Limb Collapse, Rather Than Instability, Causes Failure in Sit-to-Stand Performance Among Patients With Parkinson Disease

Previous studies focused on describing successful sit-to-stand (STS) performance in patients with Parkinson disease (PD). Little is known about why these patients fail to perform this transfer activity. This study aimed to determine the role of dynamic stability and limb support in governing successful STS performance in patients with PD and to determine the limits of recovery for discriminating between successful and failed STS trials. Twenty-eight patients with PD were instructed to perform the STS task. Kinematic data on 18 successful trials and 14 failed trials (when the patients fell backward) were collected with a motion analysis system. Dynamic stability was determined by the anteroposterior position of the body’s center of mass (COM) relative to the base of support (BOS) and by the anteroposterior velocity of the COM relative to the BOS (VelocityCOM/BOS,AP). Limb support was characterized by the hip height (Heighthip). The findings revealed no between-group (“risers” versus “fallers”) differences in dynamic stability. The fallers shifted their COM in a significantly more anterior position to compensate for their lower VelocityCOM/BOS,AP at seat-off. It was in the vertical direction that the fallers had significantly reduced peak COM velocity (VelocityCOM,vertical) and lower corresponding Heighthip than the risers. Results of a stepwise regression model showed that VelocityCOM/BOS,AP and Heighthip at the instant of peak VelocityCOM,vertical could best predict the STS outcome (success versus failure), with an overall prediction accuracy of 87.5%. The limit differentiating successful from failed STS trials was: Heighthip=−0.814 VelocityCOM/BOS,AP + 0.463. All of the patients were community dwelling and had a moderate level of disease severity. The results cannot be generalized to those who are institutionalized or with advanced PD.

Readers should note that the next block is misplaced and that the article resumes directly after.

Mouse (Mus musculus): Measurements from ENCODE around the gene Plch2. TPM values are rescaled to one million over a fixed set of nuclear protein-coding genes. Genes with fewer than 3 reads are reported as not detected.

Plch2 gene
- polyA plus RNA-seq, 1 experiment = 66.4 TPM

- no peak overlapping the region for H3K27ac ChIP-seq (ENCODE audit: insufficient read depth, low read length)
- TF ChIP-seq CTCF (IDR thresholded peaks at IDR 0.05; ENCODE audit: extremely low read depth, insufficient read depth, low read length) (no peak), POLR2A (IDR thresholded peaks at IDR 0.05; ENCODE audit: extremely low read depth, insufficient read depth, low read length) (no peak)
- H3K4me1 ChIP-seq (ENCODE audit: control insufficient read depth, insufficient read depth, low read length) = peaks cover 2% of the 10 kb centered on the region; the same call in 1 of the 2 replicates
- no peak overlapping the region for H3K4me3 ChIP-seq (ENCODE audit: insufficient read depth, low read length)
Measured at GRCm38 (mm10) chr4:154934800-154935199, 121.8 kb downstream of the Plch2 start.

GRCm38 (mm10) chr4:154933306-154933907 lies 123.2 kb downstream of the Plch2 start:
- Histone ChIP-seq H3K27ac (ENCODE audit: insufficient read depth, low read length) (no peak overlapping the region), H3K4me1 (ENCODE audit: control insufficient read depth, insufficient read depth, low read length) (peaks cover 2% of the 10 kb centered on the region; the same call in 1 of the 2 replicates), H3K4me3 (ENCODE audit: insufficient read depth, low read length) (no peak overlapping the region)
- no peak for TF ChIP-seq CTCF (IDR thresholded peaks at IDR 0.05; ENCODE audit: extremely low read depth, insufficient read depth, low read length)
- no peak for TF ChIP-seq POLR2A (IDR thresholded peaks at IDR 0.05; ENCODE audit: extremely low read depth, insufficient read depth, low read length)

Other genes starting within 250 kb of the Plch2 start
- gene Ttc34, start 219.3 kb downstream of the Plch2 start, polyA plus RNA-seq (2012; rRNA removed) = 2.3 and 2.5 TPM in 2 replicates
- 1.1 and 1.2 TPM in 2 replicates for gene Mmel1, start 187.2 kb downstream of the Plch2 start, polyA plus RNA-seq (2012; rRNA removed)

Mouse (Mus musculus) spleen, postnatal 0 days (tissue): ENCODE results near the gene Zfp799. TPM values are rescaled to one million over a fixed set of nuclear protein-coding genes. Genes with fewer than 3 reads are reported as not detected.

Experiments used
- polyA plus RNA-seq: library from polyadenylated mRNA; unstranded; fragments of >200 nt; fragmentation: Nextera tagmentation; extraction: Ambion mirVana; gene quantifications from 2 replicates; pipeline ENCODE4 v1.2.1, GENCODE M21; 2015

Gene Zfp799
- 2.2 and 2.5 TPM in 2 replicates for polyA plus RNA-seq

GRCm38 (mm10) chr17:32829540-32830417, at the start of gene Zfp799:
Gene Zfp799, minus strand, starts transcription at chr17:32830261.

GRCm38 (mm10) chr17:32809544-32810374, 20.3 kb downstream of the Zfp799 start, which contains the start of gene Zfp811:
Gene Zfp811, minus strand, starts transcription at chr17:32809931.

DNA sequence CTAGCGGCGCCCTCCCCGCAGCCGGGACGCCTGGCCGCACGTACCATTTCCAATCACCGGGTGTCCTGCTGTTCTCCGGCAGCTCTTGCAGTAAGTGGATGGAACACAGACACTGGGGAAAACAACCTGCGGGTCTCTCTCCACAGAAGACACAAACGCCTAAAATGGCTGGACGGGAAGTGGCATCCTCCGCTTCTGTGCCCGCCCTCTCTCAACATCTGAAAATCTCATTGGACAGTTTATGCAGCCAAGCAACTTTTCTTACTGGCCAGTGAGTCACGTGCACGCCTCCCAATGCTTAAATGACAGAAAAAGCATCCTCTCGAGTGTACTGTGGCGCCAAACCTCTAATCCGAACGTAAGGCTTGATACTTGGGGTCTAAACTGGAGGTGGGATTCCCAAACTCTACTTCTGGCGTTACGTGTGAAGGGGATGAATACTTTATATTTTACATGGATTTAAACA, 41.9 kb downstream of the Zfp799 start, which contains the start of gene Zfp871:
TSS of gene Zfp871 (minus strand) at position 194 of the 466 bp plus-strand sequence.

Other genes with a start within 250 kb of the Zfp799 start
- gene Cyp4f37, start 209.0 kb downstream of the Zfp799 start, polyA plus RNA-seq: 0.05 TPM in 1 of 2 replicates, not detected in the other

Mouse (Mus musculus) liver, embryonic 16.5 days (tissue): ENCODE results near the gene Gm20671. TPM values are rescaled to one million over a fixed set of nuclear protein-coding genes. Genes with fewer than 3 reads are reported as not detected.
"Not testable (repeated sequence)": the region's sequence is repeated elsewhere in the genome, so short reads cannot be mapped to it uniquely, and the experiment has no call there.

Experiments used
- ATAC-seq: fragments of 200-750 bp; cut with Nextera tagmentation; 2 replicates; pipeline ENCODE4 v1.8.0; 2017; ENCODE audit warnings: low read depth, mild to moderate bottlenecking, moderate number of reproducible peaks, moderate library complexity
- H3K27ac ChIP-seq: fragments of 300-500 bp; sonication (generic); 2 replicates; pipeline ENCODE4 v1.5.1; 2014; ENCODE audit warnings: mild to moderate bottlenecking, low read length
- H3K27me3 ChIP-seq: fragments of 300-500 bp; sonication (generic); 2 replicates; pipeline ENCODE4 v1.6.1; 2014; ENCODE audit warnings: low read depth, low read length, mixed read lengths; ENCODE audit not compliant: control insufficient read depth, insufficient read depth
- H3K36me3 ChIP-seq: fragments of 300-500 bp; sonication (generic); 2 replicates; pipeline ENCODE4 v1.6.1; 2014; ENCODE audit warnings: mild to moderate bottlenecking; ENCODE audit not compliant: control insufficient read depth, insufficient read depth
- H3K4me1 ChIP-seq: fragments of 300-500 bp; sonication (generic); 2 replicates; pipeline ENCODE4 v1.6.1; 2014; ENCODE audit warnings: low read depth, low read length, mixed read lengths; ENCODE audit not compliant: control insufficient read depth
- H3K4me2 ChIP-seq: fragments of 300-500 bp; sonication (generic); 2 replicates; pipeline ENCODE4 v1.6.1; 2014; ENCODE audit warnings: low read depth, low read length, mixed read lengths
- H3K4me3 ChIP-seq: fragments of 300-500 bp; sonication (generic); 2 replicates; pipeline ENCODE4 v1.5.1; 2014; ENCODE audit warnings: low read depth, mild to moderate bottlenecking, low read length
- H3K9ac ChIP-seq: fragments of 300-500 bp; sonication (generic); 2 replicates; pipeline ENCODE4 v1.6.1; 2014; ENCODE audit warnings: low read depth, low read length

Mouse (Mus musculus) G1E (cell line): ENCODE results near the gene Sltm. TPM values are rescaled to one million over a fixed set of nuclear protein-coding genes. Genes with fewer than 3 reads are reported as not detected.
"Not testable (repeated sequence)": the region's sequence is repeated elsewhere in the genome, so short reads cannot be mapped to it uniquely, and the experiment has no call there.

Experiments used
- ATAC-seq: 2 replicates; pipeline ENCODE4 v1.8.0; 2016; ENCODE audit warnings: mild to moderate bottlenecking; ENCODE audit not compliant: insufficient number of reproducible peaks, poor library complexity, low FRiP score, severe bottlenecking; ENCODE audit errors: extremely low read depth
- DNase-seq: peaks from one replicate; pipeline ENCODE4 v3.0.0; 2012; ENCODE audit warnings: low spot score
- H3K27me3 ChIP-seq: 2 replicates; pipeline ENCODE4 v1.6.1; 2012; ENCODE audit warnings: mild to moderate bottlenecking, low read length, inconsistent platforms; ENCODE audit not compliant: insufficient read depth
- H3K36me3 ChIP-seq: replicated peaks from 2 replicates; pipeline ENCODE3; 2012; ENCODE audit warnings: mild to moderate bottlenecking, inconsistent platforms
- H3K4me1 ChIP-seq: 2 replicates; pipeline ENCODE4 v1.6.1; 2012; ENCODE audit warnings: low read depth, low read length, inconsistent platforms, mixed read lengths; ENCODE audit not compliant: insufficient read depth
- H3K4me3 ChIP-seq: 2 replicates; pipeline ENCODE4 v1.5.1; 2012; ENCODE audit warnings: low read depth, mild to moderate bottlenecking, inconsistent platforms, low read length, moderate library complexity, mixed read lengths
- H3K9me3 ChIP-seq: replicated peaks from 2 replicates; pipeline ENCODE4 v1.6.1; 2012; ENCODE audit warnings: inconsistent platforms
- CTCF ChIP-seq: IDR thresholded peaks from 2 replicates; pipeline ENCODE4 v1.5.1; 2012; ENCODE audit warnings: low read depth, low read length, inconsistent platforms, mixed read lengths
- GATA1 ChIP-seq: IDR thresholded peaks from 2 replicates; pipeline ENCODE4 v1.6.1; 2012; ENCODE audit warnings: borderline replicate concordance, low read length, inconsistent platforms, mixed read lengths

Limb support and ill-timed peak forward COM velocity, rather than dynamic stability, play the dominant roles in determining successful STS performance in patients with PD.

Margaret K.Y. Mak, Feng Yang and Yi-Chung Pai. Limb Collapse, Rather Than Instability, Causes Failure in Sit-to-Stand Performance Among Patients With Parkinson Disease. Physical Therapy, 27 Jan 2011, online article ahead of press.

Therapeutic Interventions for the Shoulder

Explore evidence-based interventions for shoulder pain including the Shoulder Symptom Modification Procedure and prescription considerations. Covers clinical approaches to management of specific conditions including instability, rotator cuff and subacromial pain.

Speak your mind

Your email will not be published.